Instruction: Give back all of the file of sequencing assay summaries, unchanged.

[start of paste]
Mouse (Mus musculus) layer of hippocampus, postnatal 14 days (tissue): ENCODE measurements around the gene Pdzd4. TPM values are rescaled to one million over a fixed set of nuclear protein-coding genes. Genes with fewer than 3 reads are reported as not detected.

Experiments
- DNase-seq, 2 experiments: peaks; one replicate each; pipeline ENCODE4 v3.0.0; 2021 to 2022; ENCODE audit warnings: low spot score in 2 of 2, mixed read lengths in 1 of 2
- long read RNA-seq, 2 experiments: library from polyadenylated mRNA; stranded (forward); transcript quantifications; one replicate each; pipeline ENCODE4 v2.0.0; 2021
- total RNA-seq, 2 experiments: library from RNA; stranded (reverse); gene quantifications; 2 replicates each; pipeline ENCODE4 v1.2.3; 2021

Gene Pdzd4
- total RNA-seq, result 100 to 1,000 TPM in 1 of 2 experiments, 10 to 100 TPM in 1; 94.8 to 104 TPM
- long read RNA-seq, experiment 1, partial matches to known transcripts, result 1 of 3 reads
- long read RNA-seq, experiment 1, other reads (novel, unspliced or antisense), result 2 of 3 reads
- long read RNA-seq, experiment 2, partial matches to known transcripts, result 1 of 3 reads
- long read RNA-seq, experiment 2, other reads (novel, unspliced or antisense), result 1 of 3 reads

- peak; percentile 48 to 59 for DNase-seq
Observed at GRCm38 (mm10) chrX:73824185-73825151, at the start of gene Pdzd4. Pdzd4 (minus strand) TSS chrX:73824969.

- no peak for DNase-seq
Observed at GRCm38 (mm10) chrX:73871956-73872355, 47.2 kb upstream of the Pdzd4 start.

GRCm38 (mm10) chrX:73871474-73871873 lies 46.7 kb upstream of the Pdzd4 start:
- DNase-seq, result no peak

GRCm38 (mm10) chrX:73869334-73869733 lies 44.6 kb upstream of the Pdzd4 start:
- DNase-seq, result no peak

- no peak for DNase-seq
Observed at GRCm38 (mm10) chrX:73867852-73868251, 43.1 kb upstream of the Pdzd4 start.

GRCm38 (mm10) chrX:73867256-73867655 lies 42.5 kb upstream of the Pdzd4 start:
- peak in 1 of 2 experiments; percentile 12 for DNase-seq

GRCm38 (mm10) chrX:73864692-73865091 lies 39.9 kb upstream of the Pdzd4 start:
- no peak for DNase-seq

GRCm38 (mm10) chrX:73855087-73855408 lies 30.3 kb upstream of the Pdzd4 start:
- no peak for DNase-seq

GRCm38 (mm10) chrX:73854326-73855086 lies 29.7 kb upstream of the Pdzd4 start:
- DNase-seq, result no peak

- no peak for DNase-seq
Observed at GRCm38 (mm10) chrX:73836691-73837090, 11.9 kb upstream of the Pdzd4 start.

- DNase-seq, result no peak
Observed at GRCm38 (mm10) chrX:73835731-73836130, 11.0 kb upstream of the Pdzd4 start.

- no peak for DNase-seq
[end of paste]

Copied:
Mouse (Mus musculus) layer of hippocampus, postnatal 14 days (tissue): ENCODE measurements around the gene Pdzd4. TPM values are rescaled to one million over a fixed set of nuclear protein-coding genes. Genes with fewer than 3 reads are reported as not detected.

Experiments
- DNase-seq, 2 experiments: peaks; one replicate each; pipeline ENCODE4 v3.0.0; 2021 to 2022; ENCODE audit warnings: low spot score in 2 of 2, mixed read lengths in 1 of 2
- long read RNA-seq, 2 experiments: library from polyadenylated mRNA; stranded (forward); transcript quantifications; one replicate each; pipeline ENCODE4 v2.0.0; 2021
- total RNA-seq, 2 experiments: library from RNA; stranded (reverse); gene quantifications; 2 replicates each; pipeline ENCODE4 v1.2.3; 2021

Gene Pdzd4
- total RNA-seq, result 100 to 1,000 TPM in 1 of 2 experiments, 10 to 100 TPM in 1; 94.8 to 104 TPM
- long read RNA-seq, experiment 1, partial matches to known transcripts, result 1 of 3 reads
- long read RNA-seq, experiment 1, other reads (novel, unspliced or antisense), result 2 of 3 reads
- long read RNA-seq, experiment 2, partial matches to known transcripts, result 1 of 3 reads
- long read RNA-seq, experiment 2, other reads (novel, unspliced or antisense), result 1 of 3 reads

- peak; percentile 48 to 59 for DNase-seq
Observed at GRCm38 (mm10) chrX:73824185-73825151, at the start of gene Pdzd4. Pdzd4 (minus strand) TSS chrX:73824969.

- no peak for DNase-seq
Observed at GRCm38 (mm10) chrX:73871956-73872355, 47.2 kb upstream of the Pdzd4 start.

GRCm38 (mm10) chrX:73871474-73871873 lies 46.7 kb upstream of the Pdzd4 start:
- DNase-seq, result no peak

GRCm38 (mm10) chrX:73869334-73869733 lies 44.6 kb upstream of the Pdzd4 start:
- DNase-seq, result no peak

- no peak for DNase-seq
Observed at GRCm38 (mm10) chrX:73867852-73868251, 43.1 kb upstream of the Pdzd4 start.

GRCm38 (mm10) chrX:73867256-73867655 lies 42.5 kb upstream of the Pdzd4 start:
- peak in 1 of 2 experiments; percentile 12 for DNase-seq

GRCm38 (mm10) chrX:73864692-73865091 lies 39.9 kb upstream of the Pdzd4 start:
- no peak for DNase-seq

GRCm38 (mm10) chrX:73855087-73855408 lies 30.3 kb upstream of the Pdzd4 start:
- no peak for DNase-seq

GRCm38 (mm10) chrX:73854326-73855086 lies 29.7 kb upstream of the Pdzd4 start:
- DNase-seq, result no peak

- no peak for DNase-seq
Observed at GRCm38 (mm10) chrX:73836691-73837090, 11.9 kb upstream of the Pdzd4 start.

- DNase-seq, result no peak
Observed at GRCm38 (mm10) chrX:73835731-73836130, 11.0 kb upstream of the Pdzd4 start.

- no peak for DNase-seq